Thousands of stars that once belonged to an ancient galaxy are inside our own.
Our galaxy is home to hundreds of billions of stars. While most of them were born here, a very few of them come from very far away. Among these, a team of astronomers has identified the stellar remnants of an ancient galaxy that collided with our own just after it formed.
Galactic archaeologists have discerned such stellar fossils using multiple approaches. For example, we recently reported on a study in which artificial intelligence trained on computer simulations to trace the origins of ancient stellar groups known as globular clusters.
Now, some astronomers are taking another approach. Graduate student Danny Horta and his advisor Ricardo Schiavon (both at Liverpool John Moores University, UK) along with an international team of colleagues, are using two giant surveys to catalog individual stars by the thousands. They combined data from the Gaia mission, which pinpoints the positions, distances, and velocities of stars, with chemical compositions obtained by the APOGEE sky survey.
Horta and his colleagues were looking for old stars, ones born before heavier elements forged in stellar cores could pollute nurseries. They zeroed in on 1,032 ancient ones within 13,000 light-years of the galactic center. The Gaia data reveal that some of these stars have unique, highly eccentric orbits, and APOGEE observations show these same stars have unusual compositions.
These stars, the researchers conclude in the Monthly Notices of the Royal Astronomical Society, are the fossilized remains of an ancient galaxy that collided with the Milky Way 10 billion years ago. The research team nicknamed the galactic fossil “Heracles,” after a hero from Greek mythology, who was granted immortality at the moment the Milky Way was created.
While some of the 300 or so stars actually traveled in with Heracles, the researchers speculate that the rest of these ancient stars were born within the Milky Way, their birth stimulated by the galactic merger. These stars joined our galaxy even before its current spiral-shape disk had formed, making up a sizable fraction of the stellar halo that now surrounds the disk.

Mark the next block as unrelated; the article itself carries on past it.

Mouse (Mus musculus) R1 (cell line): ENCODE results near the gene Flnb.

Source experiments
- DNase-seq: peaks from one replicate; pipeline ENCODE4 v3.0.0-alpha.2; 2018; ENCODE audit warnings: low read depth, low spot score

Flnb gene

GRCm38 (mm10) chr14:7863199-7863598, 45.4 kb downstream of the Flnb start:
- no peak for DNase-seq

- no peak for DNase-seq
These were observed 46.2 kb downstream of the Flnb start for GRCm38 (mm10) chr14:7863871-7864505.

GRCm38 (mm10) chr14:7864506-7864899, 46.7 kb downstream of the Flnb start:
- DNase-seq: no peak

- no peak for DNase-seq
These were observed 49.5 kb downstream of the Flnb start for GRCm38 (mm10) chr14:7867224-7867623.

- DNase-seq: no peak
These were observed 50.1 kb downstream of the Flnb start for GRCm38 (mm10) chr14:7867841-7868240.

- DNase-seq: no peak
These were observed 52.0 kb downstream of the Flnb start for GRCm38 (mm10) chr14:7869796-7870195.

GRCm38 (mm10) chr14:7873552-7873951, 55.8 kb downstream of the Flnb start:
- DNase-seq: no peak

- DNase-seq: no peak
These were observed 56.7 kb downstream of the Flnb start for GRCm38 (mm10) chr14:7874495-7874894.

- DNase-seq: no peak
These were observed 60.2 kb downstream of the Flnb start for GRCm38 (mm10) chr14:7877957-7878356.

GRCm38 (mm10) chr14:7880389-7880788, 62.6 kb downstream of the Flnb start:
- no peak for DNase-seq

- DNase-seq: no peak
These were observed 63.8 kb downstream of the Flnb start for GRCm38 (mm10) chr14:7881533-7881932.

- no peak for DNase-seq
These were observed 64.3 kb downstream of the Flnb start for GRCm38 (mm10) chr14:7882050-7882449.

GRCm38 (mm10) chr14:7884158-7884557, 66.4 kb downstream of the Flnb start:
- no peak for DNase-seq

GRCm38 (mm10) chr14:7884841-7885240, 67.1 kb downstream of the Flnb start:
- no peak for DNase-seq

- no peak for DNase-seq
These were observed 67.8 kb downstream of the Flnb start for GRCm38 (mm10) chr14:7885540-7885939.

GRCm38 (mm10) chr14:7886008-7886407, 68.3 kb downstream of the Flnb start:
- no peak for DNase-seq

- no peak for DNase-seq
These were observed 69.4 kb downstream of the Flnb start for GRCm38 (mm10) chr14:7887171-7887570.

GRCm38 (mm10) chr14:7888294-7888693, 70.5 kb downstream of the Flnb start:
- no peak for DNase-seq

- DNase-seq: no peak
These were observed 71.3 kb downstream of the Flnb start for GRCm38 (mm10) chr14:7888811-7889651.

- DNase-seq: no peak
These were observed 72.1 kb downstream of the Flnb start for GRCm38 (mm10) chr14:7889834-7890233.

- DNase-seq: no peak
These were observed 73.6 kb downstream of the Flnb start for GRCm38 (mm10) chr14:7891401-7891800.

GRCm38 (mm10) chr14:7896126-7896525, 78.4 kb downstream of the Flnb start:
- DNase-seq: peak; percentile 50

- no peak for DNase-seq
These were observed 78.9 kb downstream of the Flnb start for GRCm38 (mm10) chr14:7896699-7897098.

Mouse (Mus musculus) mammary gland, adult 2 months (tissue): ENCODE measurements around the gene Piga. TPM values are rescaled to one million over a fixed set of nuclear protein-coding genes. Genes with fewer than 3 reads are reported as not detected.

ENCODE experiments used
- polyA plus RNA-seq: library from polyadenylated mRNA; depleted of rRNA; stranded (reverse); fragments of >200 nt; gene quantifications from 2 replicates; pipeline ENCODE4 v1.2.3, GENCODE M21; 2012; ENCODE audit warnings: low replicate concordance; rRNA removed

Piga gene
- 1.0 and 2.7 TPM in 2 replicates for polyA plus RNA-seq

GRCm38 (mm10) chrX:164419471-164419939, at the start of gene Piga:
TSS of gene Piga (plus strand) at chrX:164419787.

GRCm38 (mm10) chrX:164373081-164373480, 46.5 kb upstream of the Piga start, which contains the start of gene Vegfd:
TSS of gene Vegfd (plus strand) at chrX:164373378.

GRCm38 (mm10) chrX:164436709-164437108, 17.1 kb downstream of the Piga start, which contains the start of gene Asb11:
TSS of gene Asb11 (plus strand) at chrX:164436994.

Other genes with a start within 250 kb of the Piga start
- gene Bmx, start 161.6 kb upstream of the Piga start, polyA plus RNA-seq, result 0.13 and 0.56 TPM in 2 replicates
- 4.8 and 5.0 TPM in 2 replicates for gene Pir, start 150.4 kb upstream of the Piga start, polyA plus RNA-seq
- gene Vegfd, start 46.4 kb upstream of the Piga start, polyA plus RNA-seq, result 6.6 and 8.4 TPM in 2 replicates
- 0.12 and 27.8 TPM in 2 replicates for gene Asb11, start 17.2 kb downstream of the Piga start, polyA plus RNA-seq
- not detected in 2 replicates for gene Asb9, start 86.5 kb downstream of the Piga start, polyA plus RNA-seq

Heracles vs. The Kraken
Despite the nickname Heracles, the galaxy that Horta and his colleagues describe sounds an awful lot like another recently discovered ancient galaxy, dubbed “The Kraken.”
“I think their scientific paper is very exciting, and it independently confirms our results,” says Diederik Kruijssen (Heidelberg University, Germany), who led the globular cluster study mentioned above. Indeed, both Heracles and the Kraken would have encountered our galaxy about 10 billion years ago on a similar orbital path, and their stars would have had similar chemical compositions.
However, Horta and Schiavon caution that the satellite they measure by the ancient stars around our galaxy’s center is almost three times as massive as what’s predicted by Kruijssen’s team.
“While Heracles is the true remnant of a stellar system, the Kraken is a prediction based on a statistical comparison of numerical simulations with the properties of the Galactic globular cluster system,” Schiavon explains. “Although some of the properties of Heracles match that prediction, it is not clear to us at this stage whether the globular clusters on the basis of which the Kraken is predicted are associated with Heracles.”
Heracles may indeed turn out to be the Kraken, but a convincing identification awaits additional data (such as that just released by Gaia last week) and numerical simulations.
“I definitely expect more ancient remnants to be discovered in the near future,” Kruijssen says. “About half a dozen progenitors have been found to date, but with improving analysis techniques and future data from Gaia and spectroscopic surveys like APOGEE, there is no question that there will be many more.”
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